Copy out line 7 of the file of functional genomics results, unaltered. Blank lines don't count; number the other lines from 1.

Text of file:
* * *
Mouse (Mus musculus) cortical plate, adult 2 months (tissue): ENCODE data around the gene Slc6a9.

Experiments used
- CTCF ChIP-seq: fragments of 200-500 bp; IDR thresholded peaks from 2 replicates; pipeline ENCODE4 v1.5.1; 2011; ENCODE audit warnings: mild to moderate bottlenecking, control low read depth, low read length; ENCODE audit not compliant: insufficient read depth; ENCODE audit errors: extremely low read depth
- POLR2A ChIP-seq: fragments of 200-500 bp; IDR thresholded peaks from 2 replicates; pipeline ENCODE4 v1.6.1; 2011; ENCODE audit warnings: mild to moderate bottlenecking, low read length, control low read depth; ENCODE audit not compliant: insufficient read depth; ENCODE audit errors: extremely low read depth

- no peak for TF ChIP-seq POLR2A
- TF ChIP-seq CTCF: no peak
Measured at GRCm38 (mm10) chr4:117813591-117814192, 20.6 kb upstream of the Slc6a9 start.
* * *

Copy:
Measured at GRCm38 (mm10) chr4:117813591-117814192, 20.6 kb upstream of the Slc6a9 start.